By Nick Valencia, CNN
A lieutenant in the Memphis Police Department has now been identified as being at the scene after the arrest of Tyre Nichols, and according to police files obtained by CNN, chose to retire earlier this month prior to a disciplinary hearing on the case where he would have been fired.
In a letter from February 28, notarized by the agency’s Human Resources department, Lt. Dewayne Smith wrote, “It has been an honor to serve the city that I call my home for the past 25 years. During these years I have been blessed to some challenging assignments with some great people.”
Previously, Smith had not been publicly identified as having been at the scene of the incident. He is alleged to have arrived at the scene and did not immediately “take command” in a supervisory role.
Smith had been with the department since 1998 and would have been the most senior officer at the scene.
In documents dated January 27, a month before Smith’s resignation, he was advised of the disciplinary charges against him and a hearing was set for March.
Smith has not been criminally charged in connection to Nichols’ death.
Nichols, 29, was repeatedly punched and kicked by several Memphis police officers during a traffic stop on January 7. He was hospitalized after the traffic stop and died three days later.
Five officers who were later fired from the department face criminal charges of second-degree murder, among others. They entered not guilty pleas in February and are due back in court in May.
Hearing says Smith failed in several responsibilities
The disciplinary hearing was held for Smith on March 2 in his absence and officials determined Smith should have been terminated for his role on the day of Nichols’ beating.
In a police department statement of disciplinary charges document dated March 10, Smith is alleged to have “failed to obtain pertinent information from officers involved in a critical use of force incident.”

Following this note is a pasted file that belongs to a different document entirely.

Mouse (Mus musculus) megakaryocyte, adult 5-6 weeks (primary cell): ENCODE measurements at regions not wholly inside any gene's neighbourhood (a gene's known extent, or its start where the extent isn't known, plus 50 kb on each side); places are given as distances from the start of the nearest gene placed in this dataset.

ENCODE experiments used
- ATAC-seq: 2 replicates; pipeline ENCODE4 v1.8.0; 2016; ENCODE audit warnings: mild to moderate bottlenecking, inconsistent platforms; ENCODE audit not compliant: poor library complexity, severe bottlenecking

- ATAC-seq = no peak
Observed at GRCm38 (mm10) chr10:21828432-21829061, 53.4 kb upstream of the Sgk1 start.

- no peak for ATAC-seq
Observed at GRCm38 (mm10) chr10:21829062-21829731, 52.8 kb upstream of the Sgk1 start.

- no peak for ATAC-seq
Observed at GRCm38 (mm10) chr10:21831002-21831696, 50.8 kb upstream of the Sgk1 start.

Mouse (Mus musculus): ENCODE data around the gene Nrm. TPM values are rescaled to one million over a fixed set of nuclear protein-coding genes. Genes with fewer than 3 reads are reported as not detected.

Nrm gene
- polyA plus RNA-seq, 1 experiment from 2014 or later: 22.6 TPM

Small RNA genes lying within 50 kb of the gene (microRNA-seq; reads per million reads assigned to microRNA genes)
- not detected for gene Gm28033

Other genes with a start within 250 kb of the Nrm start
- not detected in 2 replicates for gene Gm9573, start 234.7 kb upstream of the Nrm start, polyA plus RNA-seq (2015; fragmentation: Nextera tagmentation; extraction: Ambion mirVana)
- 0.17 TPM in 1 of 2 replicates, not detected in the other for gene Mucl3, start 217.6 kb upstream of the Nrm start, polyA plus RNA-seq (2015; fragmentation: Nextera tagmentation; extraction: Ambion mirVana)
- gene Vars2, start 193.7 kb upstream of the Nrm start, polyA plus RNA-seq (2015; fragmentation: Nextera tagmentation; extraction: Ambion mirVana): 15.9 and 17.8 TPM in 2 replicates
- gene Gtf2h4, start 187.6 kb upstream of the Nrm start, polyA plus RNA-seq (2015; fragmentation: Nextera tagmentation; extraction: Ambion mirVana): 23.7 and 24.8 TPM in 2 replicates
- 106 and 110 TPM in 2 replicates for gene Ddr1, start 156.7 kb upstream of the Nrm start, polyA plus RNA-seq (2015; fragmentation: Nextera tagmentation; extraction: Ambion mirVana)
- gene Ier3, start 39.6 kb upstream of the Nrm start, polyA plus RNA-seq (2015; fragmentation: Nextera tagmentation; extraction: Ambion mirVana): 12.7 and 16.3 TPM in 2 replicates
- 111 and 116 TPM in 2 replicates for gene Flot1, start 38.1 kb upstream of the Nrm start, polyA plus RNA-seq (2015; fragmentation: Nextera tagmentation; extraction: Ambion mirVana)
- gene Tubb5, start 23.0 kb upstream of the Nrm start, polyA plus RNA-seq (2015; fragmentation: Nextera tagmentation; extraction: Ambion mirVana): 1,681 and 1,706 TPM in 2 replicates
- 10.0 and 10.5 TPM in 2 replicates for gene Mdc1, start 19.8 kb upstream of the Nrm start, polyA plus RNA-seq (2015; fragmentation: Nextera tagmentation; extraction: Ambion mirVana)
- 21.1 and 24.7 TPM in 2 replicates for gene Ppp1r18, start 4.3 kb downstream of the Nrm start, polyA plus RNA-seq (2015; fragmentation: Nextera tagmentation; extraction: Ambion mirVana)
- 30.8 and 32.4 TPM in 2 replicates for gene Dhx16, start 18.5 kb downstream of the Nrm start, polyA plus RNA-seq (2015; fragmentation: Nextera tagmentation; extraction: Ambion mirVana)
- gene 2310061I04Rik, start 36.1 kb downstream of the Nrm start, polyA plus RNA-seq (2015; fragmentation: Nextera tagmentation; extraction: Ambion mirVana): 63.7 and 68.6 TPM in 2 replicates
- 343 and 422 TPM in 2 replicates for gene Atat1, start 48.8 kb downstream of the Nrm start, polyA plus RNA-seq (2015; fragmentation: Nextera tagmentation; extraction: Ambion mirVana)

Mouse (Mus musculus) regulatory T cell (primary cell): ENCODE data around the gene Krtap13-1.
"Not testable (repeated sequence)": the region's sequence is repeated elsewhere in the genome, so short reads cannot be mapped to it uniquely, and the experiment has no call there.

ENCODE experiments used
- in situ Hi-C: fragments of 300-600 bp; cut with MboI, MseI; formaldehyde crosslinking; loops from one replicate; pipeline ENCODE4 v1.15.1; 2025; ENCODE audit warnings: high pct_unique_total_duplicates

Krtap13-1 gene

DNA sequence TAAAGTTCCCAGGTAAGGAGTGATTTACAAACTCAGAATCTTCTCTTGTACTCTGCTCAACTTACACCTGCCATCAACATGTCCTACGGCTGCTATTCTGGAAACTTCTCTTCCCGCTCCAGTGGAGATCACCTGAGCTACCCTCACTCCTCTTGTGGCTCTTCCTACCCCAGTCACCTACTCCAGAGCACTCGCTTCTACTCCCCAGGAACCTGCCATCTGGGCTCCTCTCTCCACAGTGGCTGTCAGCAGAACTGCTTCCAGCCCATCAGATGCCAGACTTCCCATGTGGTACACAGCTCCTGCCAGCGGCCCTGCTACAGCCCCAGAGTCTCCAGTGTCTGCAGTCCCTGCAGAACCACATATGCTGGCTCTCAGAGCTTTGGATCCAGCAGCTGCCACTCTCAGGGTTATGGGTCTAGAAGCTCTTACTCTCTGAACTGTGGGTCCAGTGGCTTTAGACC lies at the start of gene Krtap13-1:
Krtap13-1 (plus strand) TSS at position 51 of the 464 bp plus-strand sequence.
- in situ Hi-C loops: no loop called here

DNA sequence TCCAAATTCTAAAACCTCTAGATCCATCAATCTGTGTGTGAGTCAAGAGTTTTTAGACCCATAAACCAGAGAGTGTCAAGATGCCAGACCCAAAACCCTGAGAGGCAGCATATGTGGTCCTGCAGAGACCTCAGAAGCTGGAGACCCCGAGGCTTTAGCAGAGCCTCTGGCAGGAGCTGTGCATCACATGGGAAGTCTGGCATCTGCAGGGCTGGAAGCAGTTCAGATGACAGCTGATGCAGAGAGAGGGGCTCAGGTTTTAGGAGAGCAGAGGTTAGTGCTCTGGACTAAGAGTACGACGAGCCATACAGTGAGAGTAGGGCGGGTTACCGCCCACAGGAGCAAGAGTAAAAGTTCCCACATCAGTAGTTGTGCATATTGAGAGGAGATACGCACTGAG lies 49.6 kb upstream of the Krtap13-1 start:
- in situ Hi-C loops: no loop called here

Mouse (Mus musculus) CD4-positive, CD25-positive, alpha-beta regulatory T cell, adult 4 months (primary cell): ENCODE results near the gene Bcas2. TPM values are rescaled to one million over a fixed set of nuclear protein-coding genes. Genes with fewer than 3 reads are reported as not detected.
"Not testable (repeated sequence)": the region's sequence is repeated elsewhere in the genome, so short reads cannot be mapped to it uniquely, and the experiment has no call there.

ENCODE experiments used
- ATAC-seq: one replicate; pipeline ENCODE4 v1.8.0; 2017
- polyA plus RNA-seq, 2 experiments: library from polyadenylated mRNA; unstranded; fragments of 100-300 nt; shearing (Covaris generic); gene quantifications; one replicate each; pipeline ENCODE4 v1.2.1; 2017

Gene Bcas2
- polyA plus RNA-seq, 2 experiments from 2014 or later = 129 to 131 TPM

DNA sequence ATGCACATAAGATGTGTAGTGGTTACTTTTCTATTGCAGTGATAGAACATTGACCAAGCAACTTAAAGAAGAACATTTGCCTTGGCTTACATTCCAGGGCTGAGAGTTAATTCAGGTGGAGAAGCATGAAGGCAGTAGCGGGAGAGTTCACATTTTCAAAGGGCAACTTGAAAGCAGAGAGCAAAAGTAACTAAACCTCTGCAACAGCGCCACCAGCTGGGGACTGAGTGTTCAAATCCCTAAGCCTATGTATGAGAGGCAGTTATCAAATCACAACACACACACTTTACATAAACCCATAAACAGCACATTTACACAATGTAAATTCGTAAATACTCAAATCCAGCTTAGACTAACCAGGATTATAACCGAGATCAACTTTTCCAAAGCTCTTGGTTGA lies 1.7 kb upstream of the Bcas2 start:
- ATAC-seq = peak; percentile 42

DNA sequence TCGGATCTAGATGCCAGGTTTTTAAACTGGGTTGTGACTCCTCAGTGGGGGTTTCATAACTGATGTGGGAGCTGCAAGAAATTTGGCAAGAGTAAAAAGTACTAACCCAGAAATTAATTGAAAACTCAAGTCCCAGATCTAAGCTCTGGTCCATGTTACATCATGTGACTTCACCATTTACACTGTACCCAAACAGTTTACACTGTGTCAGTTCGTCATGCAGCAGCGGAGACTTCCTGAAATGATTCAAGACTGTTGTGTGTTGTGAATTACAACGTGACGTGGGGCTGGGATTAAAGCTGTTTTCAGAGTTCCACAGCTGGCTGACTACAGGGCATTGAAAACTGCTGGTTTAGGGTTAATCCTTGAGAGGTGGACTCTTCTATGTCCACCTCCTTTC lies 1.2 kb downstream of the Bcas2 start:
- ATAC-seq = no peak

“You did not ask important questions such as the amount or type of force used by each of your officers involved that would have assisted in a prompt and thorough scene investigation…,” the document says.
The document goes on to say that in his statement to investigators, Smith “did not provide or suggest immediate medical aid” despite seeing blood coming from Nichols’ face.
“Directly upon your arrival, you were told officers pepper sprayed and tased the subject, but you never asked why blood was on his face. At approximately 20:44 hours and after you arrived, the victim said ‘I can’t breathe’ before he slumped over while still in handcuffs. You failed to direct any officer to remove the cuffs in order for the first emergency medical personnel to provide initial care.”
The document alleges Smith questioned Nichols as his medical condition worsened “and only concluded his behavior was a result of intoxicants by saying ‘You done took something, mane,’” the document reads.
According to the documents, Smith had been charged with neglect of duty, unauthorized public statements, and compliance with regulations. The documents also reveal that Smith spoke with family members of Nichols, along with another officer.
“You can be heard on another officer’s body camera telling family members that the subject was in custody for D.U.I. You did not obtain enough information on the scene to confirm those criminal charges and there was no arrest documentation to support your assumption,” the document says. “The limited details given to the family member can be perceived as an unsupported accusation or a method of deception and hindered public confidence.”
The Daily Memphian was the first to report the story.
In his retirement letter, Smith said it “was not an easy decision. I came to realize that the time has come to move on.”
CNN has reached out to the Memphis Police Association for comment.
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As reported by Local News 8